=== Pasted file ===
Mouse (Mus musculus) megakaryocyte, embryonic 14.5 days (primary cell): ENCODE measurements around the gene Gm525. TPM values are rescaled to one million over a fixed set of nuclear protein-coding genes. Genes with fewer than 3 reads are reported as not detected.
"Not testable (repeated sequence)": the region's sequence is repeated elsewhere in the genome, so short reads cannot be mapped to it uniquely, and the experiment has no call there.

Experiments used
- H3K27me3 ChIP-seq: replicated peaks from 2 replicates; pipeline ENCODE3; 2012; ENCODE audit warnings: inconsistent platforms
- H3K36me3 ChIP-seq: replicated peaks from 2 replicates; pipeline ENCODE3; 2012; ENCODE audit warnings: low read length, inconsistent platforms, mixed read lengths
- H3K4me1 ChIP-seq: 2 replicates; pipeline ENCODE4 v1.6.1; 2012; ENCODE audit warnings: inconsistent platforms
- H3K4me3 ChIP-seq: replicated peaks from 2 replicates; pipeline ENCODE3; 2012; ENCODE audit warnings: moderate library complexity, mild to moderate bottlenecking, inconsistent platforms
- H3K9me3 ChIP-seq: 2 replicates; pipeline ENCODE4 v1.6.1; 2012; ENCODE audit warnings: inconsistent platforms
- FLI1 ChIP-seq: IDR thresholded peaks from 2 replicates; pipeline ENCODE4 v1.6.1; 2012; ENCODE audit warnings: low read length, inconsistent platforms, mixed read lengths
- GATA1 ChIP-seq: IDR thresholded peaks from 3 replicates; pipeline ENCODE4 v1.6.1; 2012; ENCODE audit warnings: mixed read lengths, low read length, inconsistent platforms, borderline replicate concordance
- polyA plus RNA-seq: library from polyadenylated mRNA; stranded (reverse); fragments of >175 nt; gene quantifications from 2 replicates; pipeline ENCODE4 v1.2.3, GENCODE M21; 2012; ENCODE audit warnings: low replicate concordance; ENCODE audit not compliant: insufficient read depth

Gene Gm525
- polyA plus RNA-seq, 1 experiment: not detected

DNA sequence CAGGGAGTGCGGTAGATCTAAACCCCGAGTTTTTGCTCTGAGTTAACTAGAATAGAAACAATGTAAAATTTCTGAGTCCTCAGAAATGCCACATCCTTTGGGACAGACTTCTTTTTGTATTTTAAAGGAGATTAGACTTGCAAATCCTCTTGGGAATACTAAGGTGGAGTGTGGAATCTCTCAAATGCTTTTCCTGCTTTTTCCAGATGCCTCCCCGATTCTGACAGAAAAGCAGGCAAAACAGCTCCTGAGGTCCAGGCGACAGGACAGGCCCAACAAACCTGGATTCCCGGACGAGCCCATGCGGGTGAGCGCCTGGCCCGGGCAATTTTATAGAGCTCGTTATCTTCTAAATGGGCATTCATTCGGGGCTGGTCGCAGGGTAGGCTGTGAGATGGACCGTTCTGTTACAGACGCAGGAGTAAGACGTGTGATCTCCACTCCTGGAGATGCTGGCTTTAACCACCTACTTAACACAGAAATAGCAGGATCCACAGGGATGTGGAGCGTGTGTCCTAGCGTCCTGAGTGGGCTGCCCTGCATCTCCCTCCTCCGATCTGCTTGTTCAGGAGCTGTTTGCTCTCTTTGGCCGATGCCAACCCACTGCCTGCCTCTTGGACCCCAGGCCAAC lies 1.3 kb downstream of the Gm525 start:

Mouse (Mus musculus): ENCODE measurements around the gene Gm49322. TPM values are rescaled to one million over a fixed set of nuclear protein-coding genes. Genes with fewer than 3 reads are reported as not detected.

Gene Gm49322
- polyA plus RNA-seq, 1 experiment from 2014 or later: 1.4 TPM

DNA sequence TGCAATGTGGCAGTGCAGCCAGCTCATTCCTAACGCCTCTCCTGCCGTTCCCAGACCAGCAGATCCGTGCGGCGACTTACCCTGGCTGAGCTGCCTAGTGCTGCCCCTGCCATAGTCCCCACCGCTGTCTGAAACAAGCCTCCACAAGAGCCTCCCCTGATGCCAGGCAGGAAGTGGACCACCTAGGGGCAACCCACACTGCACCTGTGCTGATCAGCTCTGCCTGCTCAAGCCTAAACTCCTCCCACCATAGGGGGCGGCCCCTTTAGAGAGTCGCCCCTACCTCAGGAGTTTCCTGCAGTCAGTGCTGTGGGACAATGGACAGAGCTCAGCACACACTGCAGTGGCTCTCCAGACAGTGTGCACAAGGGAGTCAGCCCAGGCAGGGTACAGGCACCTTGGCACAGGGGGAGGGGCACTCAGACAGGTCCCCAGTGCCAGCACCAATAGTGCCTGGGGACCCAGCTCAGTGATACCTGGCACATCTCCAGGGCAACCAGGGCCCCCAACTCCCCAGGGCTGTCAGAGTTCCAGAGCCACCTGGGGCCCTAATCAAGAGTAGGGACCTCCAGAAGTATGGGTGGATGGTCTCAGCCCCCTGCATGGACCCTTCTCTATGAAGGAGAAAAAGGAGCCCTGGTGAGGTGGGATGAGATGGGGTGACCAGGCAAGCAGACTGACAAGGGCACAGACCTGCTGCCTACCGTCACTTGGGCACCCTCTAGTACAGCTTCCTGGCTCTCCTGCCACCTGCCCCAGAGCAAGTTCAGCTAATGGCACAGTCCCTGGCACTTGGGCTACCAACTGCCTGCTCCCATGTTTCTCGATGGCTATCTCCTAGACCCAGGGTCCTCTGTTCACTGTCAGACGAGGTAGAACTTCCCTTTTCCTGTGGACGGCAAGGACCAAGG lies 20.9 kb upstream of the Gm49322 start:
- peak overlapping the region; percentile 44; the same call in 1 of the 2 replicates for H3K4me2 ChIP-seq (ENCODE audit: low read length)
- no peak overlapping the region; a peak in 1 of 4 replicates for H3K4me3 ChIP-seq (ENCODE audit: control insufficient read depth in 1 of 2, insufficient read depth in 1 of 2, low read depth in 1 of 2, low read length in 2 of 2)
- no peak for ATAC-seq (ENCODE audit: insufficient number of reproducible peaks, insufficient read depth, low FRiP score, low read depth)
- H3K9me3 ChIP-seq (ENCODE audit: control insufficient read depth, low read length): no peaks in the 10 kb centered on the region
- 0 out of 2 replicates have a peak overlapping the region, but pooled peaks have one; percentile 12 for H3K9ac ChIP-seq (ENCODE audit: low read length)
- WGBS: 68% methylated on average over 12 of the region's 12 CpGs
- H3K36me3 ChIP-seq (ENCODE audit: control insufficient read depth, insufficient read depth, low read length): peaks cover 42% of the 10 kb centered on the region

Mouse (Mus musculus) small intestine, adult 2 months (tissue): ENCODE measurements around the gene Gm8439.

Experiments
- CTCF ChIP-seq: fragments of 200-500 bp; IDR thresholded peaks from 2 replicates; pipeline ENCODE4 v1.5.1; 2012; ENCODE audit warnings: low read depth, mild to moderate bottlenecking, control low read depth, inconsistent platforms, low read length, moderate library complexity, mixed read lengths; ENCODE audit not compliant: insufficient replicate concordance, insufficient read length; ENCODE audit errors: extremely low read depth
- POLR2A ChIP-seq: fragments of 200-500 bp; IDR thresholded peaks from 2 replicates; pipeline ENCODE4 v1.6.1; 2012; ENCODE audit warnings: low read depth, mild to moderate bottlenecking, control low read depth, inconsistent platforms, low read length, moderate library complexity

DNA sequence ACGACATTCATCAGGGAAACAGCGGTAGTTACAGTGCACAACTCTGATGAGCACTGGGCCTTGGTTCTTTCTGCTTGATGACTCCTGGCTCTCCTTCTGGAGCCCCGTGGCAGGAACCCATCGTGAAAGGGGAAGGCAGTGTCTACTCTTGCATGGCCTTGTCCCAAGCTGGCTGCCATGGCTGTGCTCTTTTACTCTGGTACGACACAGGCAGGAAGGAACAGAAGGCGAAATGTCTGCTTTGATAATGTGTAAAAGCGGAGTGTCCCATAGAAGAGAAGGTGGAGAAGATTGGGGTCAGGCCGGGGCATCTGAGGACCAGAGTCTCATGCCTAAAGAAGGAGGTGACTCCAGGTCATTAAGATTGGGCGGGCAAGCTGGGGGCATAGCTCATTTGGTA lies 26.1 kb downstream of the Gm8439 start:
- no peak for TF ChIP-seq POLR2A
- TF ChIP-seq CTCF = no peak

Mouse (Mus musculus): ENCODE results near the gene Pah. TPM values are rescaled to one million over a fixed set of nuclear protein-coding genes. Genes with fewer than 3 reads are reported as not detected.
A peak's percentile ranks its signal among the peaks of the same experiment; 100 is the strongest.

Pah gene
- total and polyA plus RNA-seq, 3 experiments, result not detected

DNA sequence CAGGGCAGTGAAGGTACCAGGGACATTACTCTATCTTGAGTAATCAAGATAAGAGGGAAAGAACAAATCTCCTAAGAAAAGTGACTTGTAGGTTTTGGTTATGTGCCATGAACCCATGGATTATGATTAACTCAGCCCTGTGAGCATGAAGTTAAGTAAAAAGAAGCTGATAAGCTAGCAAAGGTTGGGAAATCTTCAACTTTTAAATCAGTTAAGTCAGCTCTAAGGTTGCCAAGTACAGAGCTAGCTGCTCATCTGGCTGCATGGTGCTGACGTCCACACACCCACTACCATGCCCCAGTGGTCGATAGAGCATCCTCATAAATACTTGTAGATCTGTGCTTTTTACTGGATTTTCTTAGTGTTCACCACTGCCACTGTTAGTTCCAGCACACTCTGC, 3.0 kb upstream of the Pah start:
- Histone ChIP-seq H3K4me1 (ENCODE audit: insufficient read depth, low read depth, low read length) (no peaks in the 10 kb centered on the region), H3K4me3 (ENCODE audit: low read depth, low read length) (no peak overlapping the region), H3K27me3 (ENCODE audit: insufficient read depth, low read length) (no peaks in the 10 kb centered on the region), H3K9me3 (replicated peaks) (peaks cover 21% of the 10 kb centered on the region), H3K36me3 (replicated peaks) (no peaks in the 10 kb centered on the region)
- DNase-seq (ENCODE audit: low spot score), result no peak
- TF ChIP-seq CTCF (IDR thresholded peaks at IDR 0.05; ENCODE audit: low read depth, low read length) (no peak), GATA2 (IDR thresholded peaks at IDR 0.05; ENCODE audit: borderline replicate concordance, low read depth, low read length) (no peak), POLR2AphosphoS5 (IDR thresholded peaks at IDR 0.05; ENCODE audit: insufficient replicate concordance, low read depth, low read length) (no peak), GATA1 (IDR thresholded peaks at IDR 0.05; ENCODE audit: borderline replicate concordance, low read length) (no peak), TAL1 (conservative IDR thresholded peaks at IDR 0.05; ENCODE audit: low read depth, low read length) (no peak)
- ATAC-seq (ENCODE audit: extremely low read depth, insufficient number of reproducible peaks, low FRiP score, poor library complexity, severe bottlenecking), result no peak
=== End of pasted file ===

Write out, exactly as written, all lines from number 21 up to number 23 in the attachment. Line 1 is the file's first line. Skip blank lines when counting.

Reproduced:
- no peak for ATAC-seq (ENCODE audit: insufficient number of reproducible peaks, insufficient read depth, low FRiP score, low read depth)
- H3K9me3 ChIP-seq (ENCODE audit: control insufficient read depth, low read length): no peaks in the 10 kb centered on the region
- 0 out of 2 replicates have a peak overlapping the region, but pooled peaks have one; percentile 12 for H3K9ac ChIP-seq (ENCODE audit: low read length)